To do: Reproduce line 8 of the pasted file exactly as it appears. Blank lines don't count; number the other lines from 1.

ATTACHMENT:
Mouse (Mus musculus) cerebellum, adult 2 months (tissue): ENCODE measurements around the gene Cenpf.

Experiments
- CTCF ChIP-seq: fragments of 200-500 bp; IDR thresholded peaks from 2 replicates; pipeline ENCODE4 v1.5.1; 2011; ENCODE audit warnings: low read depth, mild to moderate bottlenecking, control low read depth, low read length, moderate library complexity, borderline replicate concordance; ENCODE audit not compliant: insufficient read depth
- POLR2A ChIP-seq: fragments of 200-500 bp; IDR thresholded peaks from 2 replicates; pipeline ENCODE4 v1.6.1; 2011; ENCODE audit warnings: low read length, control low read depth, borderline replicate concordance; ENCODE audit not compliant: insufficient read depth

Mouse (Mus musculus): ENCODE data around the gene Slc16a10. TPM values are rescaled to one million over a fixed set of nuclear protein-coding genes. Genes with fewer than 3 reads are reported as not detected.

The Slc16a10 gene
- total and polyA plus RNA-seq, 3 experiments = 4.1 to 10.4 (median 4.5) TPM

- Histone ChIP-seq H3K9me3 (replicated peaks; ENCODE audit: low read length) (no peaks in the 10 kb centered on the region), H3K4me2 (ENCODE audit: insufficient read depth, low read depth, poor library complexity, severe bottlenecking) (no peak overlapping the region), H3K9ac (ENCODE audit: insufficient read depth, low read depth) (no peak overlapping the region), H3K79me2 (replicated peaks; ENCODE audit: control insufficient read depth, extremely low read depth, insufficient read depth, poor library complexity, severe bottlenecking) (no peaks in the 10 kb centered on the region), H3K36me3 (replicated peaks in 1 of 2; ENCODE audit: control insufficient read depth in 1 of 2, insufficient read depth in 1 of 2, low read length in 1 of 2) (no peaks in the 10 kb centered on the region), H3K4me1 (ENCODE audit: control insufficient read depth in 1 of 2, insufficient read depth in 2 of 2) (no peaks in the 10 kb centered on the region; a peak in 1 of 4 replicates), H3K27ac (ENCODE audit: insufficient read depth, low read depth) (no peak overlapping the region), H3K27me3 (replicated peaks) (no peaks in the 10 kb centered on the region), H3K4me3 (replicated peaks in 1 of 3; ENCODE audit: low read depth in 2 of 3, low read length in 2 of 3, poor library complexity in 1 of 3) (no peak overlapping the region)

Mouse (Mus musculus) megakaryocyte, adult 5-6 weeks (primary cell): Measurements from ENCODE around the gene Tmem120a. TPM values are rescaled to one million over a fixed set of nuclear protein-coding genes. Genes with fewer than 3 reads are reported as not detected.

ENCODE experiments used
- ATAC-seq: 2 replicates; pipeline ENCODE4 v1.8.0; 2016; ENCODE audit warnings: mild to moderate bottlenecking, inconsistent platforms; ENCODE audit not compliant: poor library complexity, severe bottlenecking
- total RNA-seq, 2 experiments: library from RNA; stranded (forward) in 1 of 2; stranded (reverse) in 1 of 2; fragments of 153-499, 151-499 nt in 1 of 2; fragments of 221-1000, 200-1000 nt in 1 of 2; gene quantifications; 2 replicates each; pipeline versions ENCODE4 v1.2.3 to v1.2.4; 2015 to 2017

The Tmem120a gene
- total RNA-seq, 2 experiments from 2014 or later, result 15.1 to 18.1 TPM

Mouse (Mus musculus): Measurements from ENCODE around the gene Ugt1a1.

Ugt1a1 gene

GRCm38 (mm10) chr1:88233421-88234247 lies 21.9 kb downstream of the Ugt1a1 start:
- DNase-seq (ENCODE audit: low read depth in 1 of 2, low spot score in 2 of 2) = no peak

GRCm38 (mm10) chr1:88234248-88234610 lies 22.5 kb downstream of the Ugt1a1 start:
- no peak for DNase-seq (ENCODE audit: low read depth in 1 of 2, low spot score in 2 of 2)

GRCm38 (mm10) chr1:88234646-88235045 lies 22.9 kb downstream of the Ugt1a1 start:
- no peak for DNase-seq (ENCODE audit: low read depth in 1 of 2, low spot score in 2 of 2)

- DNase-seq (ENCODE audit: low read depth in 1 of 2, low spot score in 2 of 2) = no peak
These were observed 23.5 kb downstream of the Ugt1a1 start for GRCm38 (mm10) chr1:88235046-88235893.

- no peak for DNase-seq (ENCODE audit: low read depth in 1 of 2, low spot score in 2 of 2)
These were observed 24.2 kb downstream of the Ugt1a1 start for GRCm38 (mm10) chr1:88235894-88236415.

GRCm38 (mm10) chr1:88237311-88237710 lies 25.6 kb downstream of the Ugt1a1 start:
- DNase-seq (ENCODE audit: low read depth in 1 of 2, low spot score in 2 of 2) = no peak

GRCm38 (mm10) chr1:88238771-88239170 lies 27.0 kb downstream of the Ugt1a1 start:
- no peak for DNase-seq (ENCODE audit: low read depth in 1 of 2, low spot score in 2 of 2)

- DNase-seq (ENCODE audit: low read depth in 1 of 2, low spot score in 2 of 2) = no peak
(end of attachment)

- Histone ChIP-seq H3K9me3 (replicated peaks; ENCODE audit: low read length) (no peaks in the 10 kb centered on the region), H3K4me2 (ENCODE audit: insufficient read depth, low read depth, poor library complexity, severe bottlenecking) (no peak overlapping the region), H3K9ac (ENCODE audit: insufficient read depth, low read depth) (no peak overlapping the region), H3K79me2 (replicated peaks; ENCODE audit: control insufficient read depth, extremely low read depth, insufficient read depth, poor library complexity, severe bottlenecking) (no peaks in the 10 kb centered on the region), H3K36me3 (replicated peaks in 1 of 2; ENCODE audit: control insufficient read depth in 1 of 2, insufficient read depth in 1 of 2, low read length in 1 of 2) (no peaks in the 10 kb centered on the region), H3K4me1 (ENCODE audit: control insufficient read depth in 1 of 2, insufficient read depth in 2 of 2) (no peaks in the 10 kb centered on the region; a peak in 1 of 4 replicates), H3K27ac (ENCODE audit: insufficient read depth, low read depth) (no peak overlapping the region), H3K27me3 (replicated peaks) (no peaks in the 10 kb centered on the region), H3K4me3 (replicated peaks in 1 of 3; ENCODE audit: low read depth in 2 of 3, low read length in 2 of 3, poor library complexity in 1 of 3) (no peak overlapping the region)